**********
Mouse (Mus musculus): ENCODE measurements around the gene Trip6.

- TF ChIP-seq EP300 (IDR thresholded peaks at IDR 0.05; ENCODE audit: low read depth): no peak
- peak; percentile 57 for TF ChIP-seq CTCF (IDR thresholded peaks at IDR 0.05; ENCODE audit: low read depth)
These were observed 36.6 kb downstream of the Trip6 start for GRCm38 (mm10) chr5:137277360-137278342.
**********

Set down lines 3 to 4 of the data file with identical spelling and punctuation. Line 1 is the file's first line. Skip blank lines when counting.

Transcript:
- peak; percentile 57 for TF ChIP-seq CTCF (IDR thresholded peaks at IDR 0.05; ENCODE audit: low read depth)
These were observed 36.6 kb downstream of the Trip6 start for GRCm38 (mm10) chr5:137277360-137278342.